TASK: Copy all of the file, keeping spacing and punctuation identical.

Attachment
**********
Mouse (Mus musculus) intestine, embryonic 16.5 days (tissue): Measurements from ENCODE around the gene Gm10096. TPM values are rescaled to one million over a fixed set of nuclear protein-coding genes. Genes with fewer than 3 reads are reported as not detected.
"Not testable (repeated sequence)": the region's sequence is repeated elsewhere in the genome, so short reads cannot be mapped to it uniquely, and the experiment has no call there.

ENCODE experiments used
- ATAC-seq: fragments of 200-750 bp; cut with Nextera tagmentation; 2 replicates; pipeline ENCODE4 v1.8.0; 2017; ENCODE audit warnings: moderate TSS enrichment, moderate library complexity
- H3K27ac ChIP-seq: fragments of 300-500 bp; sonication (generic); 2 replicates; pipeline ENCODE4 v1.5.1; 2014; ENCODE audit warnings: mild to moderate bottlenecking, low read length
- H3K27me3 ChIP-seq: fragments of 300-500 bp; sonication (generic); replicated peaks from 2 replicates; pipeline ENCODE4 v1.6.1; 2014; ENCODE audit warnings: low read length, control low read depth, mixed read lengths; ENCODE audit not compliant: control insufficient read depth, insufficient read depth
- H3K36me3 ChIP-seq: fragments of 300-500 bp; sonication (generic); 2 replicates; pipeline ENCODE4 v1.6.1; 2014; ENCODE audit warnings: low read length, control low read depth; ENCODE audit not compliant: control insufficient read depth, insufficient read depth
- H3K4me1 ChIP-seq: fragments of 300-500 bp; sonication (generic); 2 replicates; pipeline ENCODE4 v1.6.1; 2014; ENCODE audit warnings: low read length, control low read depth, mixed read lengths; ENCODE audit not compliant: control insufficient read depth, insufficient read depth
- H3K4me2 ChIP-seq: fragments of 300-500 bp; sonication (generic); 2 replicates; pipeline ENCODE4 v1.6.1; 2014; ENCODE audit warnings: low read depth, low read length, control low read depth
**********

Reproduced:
Mouse (Mus musculus) intestine, embryonic 16.5 days (tissue): Measurements from ENCODE around the gene Gm10096. TPM values are rescaled to one million over a fixed set of nuclear protein-coding genes. Genes with fewer than 3 reads are reported as not detected.
"Not testable (repeated sequence)": the region's sequence is repeated elsewhere in the genome, so short reads cannot be mapped to it uniquely, and the experiment has no call there.

ENCODE experiments used
- ATAC-seq: fragments of 200-750 bp; cut with Nextera tagmentation; 2 replicates; pipeline ENCODE4 v1.8.0; 2017; ENCODE audit warnings: moderate TSS enrichment, moderate library complexity
- H3K27ac ChIP-seq: fragments of 300-500 bp; sonication (generic); 2 replicates; pipeline ENCODE4 v1.5.1; 2014; ENCODE audit warnings: mild to moderate bottlenecking, low read length
- H3K27me3 ChIP-seq: fragments of 300-500 bp; sonication (generic); replicated peaks from 2 replicates; pipeline ENCODE4 v1.6.1; 2014; ENCODE audit warnings: low read length, control low read depth, mixed read lengths; ENCODE audit not compliant: control insufficient read depth, insufficient read depth
- H3K36me3 ChIP-seq: fragments of 300-500 bp; sonication (generic); 2 replicates; pipeline ENCODE4 v1.6.1; 2014; ENCODE audit warnings: low read length, control low read depth; ENCODE audit not compliant: control insufficient read depth, insufficient read depth
- H3K4me1 ChIP-seq: fragments of 300-500 bp; sonication (generic); 2 replicates; pipeline ENCODE4 v1.6.1; 2014; ENCODE audit warnings: low read length, control low read depth, mixed read lengths; ENCODE audit not compliant: control insufficient read depth, insufficient read depth
- H3K4me2 ChIP-seq: fragments of 300-500 bp; sonication (generic); 2 replicates; pipeline ENCODE4 v1.6.1; 2014; ENCODE audit warnings: low read depth, low read length, control low read depth